Now that we were two for two on good decisions it was time to make some bad decisions.

After the disaster of the 2014 tournament what better way to screw up 2015 than to start off with the same plan? So, you guessed it; we decided to follow the same blueprint. We chalked up the previous year to bad breaks and that freakish cold front and headed north in search of cobia. What seemed impossible was the fact that we ended up covering even MORE of Tampa Bay this year than last. We covered Tampa Bay more thoroughly than ESPN covered Deflategate. We didn’t miss a single marker or buoy and looked for hours. And, wouldn’t you know we didn’t see a single cobia, triple tail, or any species that could help us.

So, what’s next? Let’s do what we did the previous year – again. We drove North of Gandy bridge and looked up and down it for tarpon. Josh had hooked several tarpon exactly 24 hours later and saw dozens more. Money in the bank. Nope. Nothing. Not a single fish was under the span. We originally laughed at how this was playing out, and then I could see Josh getting frustrated. So, we moved.

The worst possible move would be to continue our pattern from the previous year, so we decided… to do it again. But, this year was different – Josh had hooked a monster fish just 24 hours earlier at this exact spot. The bad news was that a boat was camped out on the precise location we wanted, but the good news was that maybe it was just different enough to switch the mojo. Talk about optimistic. We were attempting to make mouth watering, super sweet lemonade out of broccoli and asparagus.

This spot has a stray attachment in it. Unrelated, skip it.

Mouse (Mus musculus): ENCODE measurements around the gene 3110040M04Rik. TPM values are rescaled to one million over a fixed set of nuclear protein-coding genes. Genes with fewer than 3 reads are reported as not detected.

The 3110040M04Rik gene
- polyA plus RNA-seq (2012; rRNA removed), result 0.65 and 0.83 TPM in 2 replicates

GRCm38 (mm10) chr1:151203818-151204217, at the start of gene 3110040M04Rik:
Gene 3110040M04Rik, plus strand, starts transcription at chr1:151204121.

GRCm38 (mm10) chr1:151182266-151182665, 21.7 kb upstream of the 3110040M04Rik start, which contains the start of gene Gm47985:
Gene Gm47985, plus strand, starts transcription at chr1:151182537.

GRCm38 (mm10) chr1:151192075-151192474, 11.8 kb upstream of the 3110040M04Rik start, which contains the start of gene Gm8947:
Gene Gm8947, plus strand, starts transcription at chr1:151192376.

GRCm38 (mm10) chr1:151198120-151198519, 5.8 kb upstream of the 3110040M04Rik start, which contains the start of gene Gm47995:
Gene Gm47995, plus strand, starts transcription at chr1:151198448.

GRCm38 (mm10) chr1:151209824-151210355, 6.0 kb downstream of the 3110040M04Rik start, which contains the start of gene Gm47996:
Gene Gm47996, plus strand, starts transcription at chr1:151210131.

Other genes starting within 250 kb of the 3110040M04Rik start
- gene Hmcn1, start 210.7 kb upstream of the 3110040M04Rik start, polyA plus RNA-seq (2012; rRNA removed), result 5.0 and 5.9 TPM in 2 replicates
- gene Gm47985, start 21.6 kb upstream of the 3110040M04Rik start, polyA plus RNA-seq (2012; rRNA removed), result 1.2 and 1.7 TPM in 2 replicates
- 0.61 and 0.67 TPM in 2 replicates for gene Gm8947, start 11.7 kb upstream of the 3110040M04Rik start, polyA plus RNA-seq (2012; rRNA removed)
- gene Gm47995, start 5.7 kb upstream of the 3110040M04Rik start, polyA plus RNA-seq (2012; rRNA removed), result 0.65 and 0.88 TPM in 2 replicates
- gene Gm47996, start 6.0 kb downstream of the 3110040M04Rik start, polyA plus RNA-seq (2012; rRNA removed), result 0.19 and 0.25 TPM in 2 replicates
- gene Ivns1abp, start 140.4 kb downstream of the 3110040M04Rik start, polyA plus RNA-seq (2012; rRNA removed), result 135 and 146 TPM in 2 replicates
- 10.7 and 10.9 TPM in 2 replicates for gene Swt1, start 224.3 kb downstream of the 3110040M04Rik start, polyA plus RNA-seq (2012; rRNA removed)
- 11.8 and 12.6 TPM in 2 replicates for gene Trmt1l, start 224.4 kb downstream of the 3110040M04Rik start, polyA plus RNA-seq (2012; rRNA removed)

We had officially gone insane. Insanity is defined as doing the same thing over and over again and expecting different results. Maybe next year we could enter as Team Insanity360? That has a nice ring to it.

We showed little patience with this spot and quickly decided to head south and leave the cursed Tampa Bay in our rear view mirror for good! In route, we loaded the live well and went in search of tarpon. As luck would have it, there were literally over 100 boats in the middle of a crazy tarpon bite. As we slowed down off Northern tip of Anna Maria Island, we saw boats hooked up everywhere. Tarpon were stripping lines faster than Will Muschamp cashes his UF checks. It was a full-on circus as boats were stacked on top of each other like Legos, and tarpon were flying in every direction. This was a guarantee.